Spread temptingly beside the path, _;
Rich garments, for a monarch / -
And while they quarrelled ',
o er the spoil,
He brought a pack of
And hunted them the
With shouts and merry
S- bugle sounds.
But still the king and the
Searched smiling plain
-. and barren shore,
"' For the young prince
'. whom still they hoped
SThe hungry ocean would
.- I, ,,
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Yet dead they deemed him, for alas!
They found him not in grove or glade.
And now, with ceaseless wand'ring tired,
Upon the turf the king is laid.
Suddenly, on the tranquil air,
Soft solemn strains of music rise,
And figures, strange, fantastic, wild,
Appear before their startled eyes.
They bring a stately banquet in,
And then, with gestures quaint but
Beckon the weary shipwrecked men
To rise, and at the table eat.
But as the king approached the board,
Thunder and lightning rent the sky,
And a great harpy--dreadful bird -
Was seen upon the food to fly.
The. banquet vanished: Ariel's voice
Their secret sins then loud
proclaim cd. [struck,
In burning \words, till conscience
They bowed, repentant and
Then Prospero, with pity' moved,
Declared himself, and pardon
And showed to the unhappy king,
His rescued heir within n his cave.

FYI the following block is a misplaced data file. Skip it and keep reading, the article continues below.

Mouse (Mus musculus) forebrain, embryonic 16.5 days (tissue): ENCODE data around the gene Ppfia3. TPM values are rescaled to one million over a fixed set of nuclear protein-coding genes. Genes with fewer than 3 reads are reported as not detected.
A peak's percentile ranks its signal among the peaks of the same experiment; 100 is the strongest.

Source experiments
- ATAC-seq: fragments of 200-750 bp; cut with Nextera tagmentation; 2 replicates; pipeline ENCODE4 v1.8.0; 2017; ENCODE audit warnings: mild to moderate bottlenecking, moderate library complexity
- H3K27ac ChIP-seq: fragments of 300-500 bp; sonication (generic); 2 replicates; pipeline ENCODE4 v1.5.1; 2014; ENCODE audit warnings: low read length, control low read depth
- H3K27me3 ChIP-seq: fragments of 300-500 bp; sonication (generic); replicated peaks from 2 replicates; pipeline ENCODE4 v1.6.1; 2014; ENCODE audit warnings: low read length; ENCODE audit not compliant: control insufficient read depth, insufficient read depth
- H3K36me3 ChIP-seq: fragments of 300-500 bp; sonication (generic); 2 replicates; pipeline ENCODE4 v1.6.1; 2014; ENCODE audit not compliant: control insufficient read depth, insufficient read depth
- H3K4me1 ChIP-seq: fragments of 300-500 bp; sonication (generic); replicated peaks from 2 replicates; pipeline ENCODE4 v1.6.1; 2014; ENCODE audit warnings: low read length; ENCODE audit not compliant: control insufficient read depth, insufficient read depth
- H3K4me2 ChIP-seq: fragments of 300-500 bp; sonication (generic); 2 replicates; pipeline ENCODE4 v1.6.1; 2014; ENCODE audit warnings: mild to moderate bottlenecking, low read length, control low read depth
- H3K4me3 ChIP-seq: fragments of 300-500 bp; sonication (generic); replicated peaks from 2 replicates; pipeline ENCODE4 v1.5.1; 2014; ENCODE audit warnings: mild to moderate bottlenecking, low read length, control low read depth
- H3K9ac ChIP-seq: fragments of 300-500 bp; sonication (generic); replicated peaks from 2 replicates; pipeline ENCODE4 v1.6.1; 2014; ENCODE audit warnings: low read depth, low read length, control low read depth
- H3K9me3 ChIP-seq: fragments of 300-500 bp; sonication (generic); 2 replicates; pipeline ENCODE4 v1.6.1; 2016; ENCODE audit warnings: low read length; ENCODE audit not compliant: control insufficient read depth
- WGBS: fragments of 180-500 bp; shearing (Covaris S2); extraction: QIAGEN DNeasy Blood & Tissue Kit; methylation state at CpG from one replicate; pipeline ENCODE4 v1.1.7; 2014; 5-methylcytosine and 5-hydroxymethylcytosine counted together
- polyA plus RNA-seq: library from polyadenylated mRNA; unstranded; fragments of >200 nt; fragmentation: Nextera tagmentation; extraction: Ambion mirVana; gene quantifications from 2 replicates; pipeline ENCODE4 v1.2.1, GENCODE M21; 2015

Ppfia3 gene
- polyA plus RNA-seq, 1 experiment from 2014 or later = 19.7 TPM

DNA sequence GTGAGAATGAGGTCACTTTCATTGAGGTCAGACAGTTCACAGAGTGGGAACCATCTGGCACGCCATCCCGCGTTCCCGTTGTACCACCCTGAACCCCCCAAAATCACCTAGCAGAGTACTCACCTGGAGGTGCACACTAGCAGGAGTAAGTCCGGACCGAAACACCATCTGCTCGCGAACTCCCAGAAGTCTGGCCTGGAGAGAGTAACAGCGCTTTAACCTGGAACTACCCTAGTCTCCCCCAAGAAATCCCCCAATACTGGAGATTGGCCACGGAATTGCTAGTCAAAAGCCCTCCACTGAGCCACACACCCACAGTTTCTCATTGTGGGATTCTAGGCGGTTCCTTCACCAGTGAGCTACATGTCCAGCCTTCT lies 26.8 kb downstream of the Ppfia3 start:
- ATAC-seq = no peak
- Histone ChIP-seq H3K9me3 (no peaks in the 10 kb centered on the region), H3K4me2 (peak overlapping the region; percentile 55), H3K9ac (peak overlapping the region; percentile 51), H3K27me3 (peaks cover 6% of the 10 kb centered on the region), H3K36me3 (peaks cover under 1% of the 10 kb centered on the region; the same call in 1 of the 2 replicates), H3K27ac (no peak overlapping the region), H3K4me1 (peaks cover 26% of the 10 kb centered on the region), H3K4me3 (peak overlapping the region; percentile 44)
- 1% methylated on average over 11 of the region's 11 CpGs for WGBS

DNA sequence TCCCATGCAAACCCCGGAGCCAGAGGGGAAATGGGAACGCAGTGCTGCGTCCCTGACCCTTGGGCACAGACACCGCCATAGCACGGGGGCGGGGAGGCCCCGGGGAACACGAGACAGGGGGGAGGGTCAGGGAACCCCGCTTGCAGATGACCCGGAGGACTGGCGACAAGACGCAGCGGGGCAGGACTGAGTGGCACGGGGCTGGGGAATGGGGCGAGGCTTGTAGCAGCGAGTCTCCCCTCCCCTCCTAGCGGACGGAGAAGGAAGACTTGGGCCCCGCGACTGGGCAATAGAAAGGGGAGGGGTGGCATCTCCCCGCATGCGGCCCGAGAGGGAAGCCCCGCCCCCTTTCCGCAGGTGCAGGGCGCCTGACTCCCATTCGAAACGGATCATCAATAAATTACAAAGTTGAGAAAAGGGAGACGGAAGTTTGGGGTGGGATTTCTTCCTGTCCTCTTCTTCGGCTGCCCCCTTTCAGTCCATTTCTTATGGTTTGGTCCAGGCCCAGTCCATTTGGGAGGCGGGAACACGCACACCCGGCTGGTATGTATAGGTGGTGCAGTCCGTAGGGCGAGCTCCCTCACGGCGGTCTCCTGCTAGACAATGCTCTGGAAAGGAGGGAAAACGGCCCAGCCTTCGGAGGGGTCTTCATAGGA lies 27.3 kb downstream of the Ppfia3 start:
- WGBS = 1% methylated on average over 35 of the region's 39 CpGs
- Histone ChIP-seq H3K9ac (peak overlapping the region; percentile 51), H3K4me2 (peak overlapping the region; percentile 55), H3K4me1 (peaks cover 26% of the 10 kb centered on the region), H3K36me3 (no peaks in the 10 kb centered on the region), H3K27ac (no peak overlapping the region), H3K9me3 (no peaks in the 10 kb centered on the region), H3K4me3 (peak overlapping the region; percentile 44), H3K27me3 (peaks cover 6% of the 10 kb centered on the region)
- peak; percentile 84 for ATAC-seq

There with Miranda, chess he played.
The king with tears embraced his,
And thus, the duchy he had lost,
By Prospero was fairly won.
His lovely child would wear a crown,
Of Naples she would be the
And never more upon that isle
Would Ariel or his lord be seen.
For Prospero will burn his books,
And set his much-loved spirit free,
Within the cowslip buds to lie,
Or roam the air at liberty.
Yet first, at Prospero's request,
The ship and crew all safe he
And then, rejoicing, takes his flight,
And ever as he soars he sings.
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Jim.' .g pim 4,,. Jpri rPNXP C mA PeUak m Wrq w or, Mrmn m .dm, ON SaBILW r&eu.
I ttl Red Bmding Hood 25 ThS Tin y 47 tflug e 7
3 Horse 28 The Alesud4 4ra COL the ftmlk
4 Old Mother Hubbard V The Story of 4oass aP thBoole D
ogs S The Story of Ruth o g
J The Book of Twig US Th e8 of DanWel .- S .ED .
7 The Childrn it the Wood so The Pda
8 the sun A a .. A Io Te WPGe
^Uu:: N tt;t,. Alt'ab$ W4to i^Tb_ u Hymns M SeA, l .- ,
I. h M ot hmhbs 8mAnt aMsy's fpltp .w Aua.ht s3d V. .. ns.
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1 .The Pets oheO ,of Beaal "n e
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x41 Nm i liphabet 40 =I =0 KouMTe Party S TSW5
s" Nw ba, 43 The Arh Alphabet 03 .
I :Ep B44 cook Robins Desatk h
1!1W 1!0r maub 4 OlSdtr WdHood
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Is i d i4 2.--.. *'-. A a -
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G : .ye f S O ,.l ... 7e '3n
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aonrsarroae I 34 Good Chldren Bedbr t r
"-p. o lfnft 36 Dme Trot and Iger OUM 't ." *
"I5 Saga 4, e m. 'r .,. fy.: 38^ and Judy 9 O '. ^L .,. "